During the week of the start of Desert Storm, I was attending a week-long “Train the Trainer” workshop in Oldtown, Alexandria just down the road from Washington DC. There was a small sub group of us that sorta bonded together a bit and we spent the few evenings we had eating dinner together, talking. I remember only three people from this group; a slightly older, bubbly talkative woman who worked at Mead, (also in Dayton at the time) a much older gentleman who would never have a definite opinion about anything and a Jamaican man about my age who hardly said anything, but had that really calm, relaxing energy. (a stereotype, I know but it was true.) I don’t remember any of their names.

On that Wednesday, Jan 16, we decided to venture out toward the river to catch some dinner. We found this upscale bar/restaurant that supposedly served pretty good hamburgers so we walked the ten or so blocks, got a table right next to the ragtime piano player and ordered. Shortly after our food came, the television switched over to President Bush (41) and the place came to a dead hush. Moments later, we were told our nation was at war.

And that moment of silence seemed to last forever. Even longer than it took to watch the North tower fall on 9/11.

The piano player started playing again, somewhat tentatively at first and the room eventually composed with that sort of fake “life goes on” feeling that you screw onto the front of your face to convince everyone around you that everything is going to be fine. We ate in near silence, none of us really finishing our sandwiches.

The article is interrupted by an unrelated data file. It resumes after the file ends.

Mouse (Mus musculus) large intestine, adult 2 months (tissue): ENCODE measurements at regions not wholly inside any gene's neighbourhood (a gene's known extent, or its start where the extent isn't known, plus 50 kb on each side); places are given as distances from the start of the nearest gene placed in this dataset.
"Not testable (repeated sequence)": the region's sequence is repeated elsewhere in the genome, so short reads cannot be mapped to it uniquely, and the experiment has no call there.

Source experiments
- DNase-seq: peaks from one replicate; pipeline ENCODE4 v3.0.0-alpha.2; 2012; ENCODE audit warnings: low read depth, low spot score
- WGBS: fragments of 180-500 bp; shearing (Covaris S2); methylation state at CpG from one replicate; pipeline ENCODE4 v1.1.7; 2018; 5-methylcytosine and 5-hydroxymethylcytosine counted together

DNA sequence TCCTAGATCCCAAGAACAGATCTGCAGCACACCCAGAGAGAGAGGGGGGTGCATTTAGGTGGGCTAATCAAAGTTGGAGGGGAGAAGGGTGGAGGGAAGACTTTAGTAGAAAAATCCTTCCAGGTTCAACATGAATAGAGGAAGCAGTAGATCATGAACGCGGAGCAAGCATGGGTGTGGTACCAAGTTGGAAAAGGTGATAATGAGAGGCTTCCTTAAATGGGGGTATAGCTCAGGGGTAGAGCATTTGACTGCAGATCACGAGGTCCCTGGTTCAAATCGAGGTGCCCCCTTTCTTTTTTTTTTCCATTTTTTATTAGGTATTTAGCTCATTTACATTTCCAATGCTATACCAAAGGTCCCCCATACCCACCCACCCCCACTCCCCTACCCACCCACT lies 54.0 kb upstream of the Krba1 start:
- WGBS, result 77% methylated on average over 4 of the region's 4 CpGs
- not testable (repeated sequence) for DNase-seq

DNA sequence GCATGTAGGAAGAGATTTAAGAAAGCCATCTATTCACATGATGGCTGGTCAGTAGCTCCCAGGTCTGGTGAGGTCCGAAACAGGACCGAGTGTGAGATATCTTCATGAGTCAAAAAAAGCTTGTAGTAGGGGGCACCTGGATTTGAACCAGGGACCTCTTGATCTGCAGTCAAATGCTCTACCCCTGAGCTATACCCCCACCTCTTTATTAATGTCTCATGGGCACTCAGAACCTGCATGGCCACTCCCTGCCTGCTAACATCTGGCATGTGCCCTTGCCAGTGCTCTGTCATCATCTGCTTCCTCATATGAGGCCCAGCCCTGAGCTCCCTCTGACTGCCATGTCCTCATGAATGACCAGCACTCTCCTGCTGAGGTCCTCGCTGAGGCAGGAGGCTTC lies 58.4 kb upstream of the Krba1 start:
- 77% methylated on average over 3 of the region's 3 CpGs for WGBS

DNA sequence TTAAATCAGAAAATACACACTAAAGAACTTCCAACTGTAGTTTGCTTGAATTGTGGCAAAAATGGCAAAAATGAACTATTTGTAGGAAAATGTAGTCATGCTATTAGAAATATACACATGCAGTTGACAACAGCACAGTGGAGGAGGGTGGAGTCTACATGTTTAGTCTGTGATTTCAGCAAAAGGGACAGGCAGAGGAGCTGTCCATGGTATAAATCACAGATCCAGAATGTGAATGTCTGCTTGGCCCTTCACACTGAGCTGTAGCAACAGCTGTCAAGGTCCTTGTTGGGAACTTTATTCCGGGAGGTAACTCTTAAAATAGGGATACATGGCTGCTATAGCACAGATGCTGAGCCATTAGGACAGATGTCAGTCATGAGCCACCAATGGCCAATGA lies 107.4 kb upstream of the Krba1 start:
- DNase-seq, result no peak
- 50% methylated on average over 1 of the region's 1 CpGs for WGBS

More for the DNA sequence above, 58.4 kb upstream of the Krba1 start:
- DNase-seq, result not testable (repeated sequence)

We went out into the cool Virginia air for a walk and found ourselves leaning over a railing, overlooking a marina that looked like a perfect postcard. The Jamaican sighed slightly and said softly to himself, “I could commit suicide right here.”

I could feel the woman from Mead back away slightly as she glanced at me, her eyes saying “this man is crazy.”

I didn’t react, but I knew exactly what he meant. I was feeling the same thing, but perhaps not the exact words. But after hearing him, I don’t think there could have been any words more fitting.

Over the past nineteen years, I have been fortunate to have experienced a half dozen or so memorable scenes like that marina. And each time his voice played in my head, softly whispering, “I could commit suicide right here.”

I would never have shared that voice out loud with anyone as he did. They would have misunderstood. The few people I shared this story with did misunderstand, so I quit telling it.

With the exception of that one Jamaican, I thought there was nobody else could see scenery like this. Until I read Don Miller’s book, A Million Miles in a Thousand Years. And it seemed urgent that I not only tell this story, but I write it down.